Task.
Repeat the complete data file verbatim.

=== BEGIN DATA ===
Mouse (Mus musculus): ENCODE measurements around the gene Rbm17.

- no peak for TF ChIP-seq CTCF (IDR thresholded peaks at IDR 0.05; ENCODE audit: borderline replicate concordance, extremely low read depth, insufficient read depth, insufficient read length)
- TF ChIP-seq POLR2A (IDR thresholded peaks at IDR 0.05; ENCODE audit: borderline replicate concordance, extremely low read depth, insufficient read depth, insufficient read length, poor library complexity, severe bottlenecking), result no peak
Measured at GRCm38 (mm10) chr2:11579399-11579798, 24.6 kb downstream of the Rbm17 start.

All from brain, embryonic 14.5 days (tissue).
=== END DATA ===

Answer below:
Mouse (Mus musculus): ENCODE measurements around the gene Rbm17.

- no peak for TF ChIP-seq CTCF (IDR thresholded peaks at IDR 0.05; ENCODE audit: borderline replicate concordance, extremely low read depth, insufficient read depth, insufficient read length)
- TF ChIP-seq POLR2A (IDR thresholded peaks at IDR 0.05; ENCODE audit: borderline replicate concordance, extremely low read depth, insufficient read depth, insufficient read length, poor library complexity, severe bottlenecking), result no peak
Measured at GRCm38 (mm10) chr2:11579399-11579798, 24.6 kb downstream of the Rbm17 start.

All from brain, embryonic 14.5 days (tissue).